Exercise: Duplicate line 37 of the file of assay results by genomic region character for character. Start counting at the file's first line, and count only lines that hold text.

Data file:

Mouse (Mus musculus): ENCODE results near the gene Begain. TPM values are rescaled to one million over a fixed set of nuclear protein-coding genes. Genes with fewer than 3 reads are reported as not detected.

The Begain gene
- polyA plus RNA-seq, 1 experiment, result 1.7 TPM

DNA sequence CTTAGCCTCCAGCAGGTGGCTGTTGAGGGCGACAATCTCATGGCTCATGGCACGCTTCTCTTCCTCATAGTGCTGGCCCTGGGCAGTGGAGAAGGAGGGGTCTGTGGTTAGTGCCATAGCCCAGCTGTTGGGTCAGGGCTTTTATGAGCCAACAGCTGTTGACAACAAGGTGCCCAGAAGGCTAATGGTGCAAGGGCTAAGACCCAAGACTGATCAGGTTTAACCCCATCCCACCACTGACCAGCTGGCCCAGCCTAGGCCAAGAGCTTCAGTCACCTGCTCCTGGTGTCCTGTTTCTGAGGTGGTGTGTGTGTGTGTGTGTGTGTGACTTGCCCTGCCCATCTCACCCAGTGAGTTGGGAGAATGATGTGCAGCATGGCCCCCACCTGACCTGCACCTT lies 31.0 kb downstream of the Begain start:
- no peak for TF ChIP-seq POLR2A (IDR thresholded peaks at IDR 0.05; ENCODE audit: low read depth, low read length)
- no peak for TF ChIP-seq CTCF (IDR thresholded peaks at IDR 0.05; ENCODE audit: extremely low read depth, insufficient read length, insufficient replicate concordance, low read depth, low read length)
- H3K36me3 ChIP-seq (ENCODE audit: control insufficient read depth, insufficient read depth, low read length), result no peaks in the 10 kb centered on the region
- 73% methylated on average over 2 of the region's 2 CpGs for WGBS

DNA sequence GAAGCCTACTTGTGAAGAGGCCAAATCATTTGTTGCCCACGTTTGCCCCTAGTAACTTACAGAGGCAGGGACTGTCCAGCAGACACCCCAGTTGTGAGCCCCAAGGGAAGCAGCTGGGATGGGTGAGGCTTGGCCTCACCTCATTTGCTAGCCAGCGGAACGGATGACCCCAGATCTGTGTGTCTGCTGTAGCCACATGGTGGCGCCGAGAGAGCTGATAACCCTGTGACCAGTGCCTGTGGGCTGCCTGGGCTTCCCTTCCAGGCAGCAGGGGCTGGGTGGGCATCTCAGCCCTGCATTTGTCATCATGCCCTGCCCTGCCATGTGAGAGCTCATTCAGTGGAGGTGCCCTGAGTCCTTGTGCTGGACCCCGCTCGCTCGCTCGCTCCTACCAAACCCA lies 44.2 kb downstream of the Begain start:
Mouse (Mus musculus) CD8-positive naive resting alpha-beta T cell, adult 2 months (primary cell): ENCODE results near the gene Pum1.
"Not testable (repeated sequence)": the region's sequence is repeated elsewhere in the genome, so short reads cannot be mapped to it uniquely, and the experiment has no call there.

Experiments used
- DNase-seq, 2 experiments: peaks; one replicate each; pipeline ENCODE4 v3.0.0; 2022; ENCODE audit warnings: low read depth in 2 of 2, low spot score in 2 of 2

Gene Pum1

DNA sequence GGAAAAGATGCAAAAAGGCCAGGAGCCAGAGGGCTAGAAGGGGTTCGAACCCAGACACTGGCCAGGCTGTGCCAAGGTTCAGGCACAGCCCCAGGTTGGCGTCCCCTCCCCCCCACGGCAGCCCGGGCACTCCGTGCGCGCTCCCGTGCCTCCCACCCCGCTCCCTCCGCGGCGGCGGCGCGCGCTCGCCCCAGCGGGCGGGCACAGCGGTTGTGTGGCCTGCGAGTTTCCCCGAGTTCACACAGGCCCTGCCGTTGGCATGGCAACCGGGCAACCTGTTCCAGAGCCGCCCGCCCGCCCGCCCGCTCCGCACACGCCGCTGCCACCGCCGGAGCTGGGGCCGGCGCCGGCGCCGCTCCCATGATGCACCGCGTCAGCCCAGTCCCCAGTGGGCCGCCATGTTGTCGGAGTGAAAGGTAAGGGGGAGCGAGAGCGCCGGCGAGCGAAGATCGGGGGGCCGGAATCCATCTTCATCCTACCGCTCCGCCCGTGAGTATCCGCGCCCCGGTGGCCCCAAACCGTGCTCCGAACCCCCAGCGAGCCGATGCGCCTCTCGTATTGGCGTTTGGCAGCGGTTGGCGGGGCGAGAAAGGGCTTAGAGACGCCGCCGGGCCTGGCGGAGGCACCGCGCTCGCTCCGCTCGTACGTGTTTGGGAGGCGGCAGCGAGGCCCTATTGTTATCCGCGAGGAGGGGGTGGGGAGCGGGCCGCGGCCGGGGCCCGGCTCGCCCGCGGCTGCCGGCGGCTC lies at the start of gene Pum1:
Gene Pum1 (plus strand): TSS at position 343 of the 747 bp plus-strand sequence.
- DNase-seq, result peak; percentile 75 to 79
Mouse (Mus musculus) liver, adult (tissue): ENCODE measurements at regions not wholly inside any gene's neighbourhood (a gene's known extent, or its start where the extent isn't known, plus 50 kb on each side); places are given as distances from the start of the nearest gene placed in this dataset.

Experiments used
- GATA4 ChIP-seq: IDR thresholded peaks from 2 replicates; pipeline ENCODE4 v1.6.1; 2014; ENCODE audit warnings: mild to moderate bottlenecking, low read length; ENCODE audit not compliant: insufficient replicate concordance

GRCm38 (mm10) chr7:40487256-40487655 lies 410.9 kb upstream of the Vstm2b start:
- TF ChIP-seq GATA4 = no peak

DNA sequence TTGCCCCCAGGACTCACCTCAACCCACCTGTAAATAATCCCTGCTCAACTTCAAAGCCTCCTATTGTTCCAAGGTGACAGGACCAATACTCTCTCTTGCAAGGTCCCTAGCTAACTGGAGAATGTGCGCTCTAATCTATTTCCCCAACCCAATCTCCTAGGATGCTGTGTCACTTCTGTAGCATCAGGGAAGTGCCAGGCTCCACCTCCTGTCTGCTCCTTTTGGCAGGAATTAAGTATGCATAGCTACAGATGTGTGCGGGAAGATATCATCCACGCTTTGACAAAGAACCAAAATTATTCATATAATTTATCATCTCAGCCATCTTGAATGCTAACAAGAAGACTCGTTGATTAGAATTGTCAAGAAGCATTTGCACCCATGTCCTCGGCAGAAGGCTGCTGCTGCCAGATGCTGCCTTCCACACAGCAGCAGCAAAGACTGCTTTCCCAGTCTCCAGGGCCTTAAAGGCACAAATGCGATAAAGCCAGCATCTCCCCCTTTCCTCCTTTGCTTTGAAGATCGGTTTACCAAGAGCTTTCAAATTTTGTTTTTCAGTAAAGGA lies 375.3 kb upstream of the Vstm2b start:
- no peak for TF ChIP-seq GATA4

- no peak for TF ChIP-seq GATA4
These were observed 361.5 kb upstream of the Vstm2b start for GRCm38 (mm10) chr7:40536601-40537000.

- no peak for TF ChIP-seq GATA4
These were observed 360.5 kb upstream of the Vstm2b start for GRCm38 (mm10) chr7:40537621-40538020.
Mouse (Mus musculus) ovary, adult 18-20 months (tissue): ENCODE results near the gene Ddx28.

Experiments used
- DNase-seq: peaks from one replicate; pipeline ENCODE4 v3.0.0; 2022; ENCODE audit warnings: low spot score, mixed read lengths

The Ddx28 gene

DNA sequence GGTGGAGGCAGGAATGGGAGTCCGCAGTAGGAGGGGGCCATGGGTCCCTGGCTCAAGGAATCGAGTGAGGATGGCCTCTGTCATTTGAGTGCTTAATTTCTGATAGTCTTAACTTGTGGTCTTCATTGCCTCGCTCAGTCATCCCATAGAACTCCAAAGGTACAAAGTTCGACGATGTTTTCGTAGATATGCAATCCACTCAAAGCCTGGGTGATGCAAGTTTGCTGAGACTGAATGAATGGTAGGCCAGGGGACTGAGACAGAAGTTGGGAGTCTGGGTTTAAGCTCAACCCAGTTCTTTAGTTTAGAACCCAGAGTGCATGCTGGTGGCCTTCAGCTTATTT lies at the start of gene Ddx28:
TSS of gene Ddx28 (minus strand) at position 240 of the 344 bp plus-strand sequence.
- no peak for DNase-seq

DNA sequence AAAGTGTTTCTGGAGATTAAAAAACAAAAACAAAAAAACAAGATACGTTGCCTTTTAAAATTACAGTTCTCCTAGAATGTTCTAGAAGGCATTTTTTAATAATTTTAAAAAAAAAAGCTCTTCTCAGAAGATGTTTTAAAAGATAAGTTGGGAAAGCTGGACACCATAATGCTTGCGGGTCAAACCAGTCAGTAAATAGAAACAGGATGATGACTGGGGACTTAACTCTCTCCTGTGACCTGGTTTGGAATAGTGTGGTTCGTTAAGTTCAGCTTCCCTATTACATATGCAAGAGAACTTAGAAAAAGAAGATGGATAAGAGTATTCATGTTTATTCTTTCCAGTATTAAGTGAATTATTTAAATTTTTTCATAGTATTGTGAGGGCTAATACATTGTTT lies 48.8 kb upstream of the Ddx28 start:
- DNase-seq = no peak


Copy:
- DNase-seq = no peak